How to Create Accessible Videos
Did you know that Learning Technologies has a budget for video captioning? We use a service called 3PlayMedia. 3PlayMedia is a transcription, captioning, and subtitling company. They can also do video descriptions.
Pros: The biggest pros with 3PlayMedia are that it requires very little work on your part, it’s comprehensive (your videos will be fully compliant afterwards) and there is good attention to quality so any accessibility documentation is generally highly accurate. Plus, we can help you through the entire process.
Cons: Professional services of this nature aren’t exactly cheap, so this isn’t the best solution for “throw away” kinds of videos. Additionally, it takes anywhere from 4-7 days for videos to be completed, so there is a bit of turnaround time that you’ll need to build into your schedule.
The Process: Getting your videos captioned with 3PlayMedia is super easy. You’ll just need to send the video file to us at firstname.lastname@example.org. We’ll contact 3PlayMedia and deal with all the payments and other elements of the process. It takes about 3-7 days to get the video back and then you’ll be set with fully compliant video.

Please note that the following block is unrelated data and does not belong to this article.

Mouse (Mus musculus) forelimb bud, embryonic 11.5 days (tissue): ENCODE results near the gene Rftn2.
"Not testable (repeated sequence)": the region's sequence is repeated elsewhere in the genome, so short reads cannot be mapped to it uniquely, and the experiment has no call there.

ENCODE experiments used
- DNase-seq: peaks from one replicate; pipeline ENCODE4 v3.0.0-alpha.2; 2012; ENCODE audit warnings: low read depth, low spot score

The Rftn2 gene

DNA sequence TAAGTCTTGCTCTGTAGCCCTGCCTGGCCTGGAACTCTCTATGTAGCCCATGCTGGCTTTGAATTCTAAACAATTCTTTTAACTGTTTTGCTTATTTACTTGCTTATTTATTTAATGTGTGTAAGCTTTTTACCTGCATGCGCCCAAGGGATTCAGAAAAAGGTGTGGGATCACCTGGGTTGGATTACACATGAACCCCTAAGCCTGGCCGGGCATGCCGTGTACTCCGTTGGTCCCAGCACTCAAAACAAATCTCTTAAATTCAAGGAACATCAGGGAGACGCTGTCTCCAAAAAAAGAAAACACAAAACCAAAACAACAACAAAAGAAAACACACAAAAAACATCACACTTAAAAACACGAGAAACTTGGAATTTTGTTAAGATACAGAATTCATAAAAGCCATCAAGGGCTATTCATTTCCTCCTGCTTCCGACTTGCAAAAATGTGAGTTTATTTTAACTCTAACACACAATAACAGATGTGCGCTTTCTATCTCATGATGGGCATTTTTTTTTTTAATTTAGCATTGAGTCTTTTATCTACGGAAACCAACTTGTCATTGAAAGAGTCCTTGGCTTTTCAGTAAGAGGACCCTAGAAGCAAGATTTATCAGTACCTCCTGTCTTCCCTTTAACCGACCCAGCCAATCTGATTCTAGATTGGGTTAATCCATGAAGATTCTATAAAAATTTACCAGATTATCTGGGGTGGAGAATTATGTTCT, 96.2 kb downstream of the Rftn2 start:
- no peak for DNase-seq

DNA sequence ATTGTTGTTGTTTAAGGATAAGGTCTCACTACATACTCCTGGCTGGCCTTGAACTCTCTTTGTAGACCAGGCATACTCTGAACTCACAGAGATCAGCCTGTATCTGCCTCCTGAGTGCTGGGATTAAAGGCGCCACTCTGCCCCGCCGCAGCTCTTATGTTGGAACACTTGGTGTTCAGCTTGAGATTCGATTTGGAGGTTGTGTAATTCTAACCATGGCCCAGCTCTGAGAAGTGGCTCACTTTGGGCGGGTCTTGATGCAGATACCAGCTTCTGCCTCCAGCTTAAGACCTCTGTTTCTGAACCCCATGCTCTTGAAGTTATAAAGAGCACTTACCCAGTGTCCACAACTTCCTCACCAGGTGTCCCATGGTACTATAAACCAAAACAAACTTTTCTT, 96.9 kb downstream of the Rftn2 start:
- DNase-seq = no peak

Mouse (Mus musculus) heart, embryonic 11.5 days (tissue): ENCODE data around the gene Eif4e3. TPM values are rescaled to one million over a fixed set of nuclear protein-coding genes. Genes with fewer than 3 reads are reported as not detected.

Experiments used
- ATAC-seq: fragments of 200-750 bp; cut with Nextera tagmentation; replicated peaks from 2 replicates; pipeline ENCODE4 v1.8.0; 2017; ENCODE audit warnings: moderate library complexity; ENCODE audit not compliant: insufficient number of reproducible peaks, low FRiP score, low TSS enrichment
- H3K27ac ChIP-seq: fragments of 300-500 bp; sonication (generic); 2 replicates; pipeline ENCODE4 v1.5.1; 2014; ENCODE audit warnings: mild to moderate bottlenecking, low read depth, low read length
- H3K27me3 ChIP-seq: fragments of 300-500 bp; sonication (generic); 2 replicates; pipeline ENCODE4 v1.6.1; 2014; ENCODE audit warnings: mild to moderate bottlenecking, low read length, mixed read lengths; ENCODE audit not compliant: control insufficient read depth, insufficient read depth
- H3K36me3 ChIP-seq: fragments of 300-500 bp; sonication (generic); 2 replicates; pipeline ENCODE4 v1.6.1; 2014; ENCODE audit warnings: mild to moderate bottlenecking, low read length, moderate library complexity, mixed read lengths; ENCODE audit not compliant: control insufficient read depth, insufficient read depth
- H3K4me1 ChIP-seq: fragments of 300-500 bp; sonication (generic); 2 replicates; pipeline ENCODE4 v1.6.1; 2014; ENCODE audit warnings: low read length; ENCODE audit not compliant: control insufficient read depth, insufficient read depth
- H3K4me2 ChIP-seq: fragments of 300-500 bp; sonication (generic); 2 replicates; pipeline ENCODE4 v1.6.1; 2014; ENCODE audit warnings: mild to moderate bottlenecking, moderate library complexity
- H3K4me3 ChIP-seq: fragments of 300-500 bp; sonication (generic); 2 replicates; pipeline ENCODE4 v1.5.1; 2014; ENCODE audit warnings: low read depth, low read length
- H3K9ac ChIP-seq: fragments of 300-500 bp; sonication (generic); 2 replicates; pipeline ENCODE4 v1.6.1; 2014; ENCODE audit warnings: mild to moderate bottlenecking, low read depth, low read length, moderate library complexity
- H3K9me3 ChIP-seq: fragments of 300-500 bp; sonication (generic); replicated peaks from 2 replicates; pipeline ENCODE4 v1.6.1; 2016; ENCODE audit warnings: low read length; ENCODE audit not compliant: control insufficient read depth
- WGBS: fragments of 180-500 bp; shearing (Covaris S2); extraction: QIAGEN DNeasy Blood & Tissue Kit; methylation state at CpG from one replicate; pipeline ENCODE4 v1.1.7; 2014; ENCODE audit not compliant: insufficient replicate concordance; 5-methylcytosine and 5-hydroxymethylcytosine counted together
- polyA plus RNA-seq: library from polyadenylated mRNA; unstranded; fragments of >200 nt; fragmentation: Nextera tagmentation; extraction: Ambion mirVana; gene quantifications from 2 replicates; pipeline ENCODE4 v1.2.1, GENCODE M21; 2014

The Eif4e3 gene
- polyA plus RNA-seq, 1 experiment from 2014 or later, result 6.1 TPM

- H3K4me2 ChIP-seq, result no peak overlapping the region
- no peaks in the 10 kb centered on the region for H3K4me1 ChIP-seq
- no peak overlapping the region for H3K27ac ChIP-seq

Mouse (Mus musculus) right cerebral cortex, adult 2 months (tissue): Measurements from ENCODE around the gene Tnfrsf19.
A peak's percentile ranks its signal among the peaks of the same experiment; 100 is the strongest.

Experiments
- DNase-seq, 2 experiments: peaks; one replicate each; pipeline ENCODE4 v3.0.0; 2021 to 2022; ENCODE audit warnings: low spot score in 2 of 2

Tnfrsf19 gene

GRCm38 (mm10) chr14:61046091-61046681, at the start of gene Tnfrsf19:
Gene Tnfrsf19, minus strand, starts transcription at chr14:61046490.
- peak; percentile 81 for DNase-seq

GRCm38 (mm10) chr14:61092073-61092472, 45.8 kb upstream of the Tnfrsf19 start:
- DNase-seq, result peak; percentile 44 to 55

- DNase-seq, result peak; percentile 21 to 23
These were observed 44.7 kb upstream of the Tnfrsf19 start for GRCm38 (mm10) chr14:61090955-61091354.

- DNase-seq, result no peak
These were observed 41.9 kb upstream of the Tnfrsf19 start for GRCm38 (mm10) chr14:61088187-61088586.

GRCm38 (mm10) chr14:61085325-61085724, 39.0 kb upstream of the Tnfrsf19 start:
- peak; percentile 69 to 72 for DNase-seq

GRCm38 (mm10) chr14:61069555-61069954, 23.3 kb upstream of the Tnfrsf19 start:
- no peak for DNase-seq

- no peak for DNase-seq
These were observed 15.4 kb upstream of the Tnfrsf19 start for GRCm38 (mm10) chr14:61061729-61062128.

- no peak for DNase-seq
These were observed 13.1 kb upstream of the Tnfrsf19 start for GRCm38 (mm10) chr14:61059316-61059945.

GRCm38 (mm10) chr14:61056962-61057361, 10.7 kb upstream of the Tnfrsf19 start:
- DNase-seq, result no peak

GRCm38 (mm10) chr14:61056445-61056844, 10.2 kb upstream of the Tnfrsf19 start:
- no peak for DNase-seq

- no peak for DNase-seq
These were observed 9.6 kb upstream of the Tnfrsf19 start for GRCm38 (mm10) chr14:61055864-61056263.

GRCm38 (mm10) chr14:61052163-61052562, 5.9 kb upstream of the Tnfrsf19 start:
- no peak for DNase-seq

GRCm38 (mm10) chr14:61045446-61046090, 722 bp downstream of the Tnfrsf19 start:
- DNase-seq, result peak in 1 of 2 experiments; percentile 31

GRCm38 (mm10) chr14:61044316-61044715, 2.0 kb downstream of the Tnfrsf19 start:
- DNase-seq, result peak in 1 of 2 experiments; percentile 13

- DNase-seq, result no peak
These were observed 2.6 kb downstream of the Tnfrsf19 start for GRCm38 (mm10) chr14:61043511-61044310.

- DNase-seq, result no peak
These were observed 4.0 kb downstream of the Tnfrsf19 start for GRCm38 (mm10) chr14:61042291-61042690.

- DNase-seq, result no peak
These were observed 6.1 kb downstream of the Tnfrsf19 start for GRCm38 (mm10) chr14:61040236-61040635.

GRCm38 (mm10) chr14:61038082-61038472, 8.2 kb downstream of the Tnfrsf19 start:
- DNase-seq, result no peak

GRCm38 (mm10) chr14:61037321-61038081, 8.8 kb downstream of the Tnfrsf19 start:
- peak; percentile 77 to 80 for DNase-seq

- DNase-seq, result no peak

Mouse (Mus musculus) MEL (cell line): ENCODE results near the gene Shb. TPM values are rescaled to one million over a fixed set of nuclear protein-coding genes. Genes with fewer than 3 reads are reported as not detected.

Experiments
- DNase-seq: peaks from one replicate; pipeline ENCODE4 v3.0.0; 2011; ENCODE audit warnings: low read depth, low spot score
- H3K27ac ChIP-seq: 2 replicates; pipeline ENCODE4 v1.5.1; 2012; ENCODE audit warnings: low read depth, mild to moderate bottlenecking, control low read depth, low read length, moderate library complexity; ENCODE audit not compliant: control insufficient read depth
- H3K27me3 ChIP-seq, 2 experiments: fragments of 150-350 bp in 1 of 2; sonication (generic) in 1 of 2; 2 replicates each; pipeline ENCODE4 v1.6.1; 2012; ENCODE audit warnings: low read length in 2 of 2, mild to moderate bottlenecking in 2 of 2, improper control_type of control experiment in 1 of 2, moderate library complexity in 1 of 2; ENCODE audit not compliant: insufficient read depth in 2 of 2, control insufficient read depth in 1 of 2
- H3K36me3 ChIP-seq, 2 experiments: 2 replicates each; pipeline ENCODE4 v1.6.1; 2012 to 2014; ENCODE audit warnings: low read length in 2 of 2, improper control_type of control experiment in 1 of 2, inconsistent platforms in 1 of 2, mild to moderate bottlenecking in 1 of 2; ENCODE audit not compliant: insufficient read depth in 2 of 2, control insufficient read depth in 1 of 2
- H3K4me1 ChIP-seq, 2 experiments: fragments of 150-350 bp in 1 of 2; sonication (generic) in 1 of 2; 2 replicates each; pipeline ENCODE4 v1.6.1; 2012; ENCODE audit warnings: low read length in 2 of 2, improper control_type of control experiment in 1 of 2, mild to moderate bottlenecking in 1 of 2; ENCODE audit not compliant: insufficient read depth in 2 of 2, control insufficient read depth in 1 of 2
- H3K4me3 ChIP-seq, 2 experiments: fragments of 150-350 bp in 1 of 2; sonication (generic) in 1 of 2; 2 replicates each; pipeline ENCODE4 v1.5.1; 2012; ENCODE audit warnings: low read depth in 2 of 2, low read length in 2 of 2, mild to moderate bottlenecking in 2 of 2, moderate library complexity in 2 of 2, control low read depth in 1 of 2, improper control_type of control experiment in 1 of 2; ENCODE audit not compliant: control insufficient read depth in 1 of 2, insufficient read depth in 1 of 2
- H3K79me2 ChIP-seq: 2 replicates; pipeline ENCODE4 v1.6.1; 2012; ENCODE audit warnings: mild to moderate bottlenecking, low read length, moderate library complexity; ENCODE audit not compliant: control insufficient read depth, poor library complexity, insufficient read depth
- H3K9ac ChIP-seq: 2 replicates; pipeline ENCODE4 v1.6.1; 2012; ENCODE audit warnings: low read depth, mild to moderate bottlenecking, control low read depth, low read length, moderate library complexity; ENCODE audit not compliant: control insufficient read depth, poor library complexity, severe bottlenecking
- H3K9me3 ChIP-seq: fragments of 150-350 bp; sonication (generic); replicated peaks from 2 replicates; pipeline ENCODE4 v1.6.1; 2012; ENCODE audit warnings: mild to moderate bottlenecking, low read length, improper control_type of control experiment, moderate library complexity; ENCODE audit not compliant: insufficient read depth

For videos that are more ephemeral (think class introductions, reminders, etc), YouTube’s captioning tools may be a better (and cheaper) choice.
Pros: Automatic captioning on YouTube is free and is often added immediately. Captioning is also available for several different languages.
Cons: Captioning on YouTube relies on speech recognition software. While this software offers often surprisingly good results, it’s not always 100% accurate. It may be less so when the audio is not clear or your video uses a lot of technical jargon that is not found in everyday speech. This may add additional time to captioning, as you will need to manually edit these inaccuracies. Automatic captioning may also run into problems if your video is long, has overlapping speakers, or there is an extended period of silence at the beginning.
The Process: Automatic captions should be added to most videos without you doing a thing but if you run into issues, YouTube offers instructions on adding captions here. You can find additional instructions on editing those captions for any errors here. Both are fairly straightforward processes, but if you need any help, Learning Technologies is happy to assist.
Do It Yourself
You can actually manually add captions to videos and create your own transcripts and video descriptions. Is it more work? Sure, but in some cases it might simply be easier or more practical to do it this way. Even if you don’t think you’ll ever want to tackle this yourself, it’s a good idea to know how to do it in a pinch.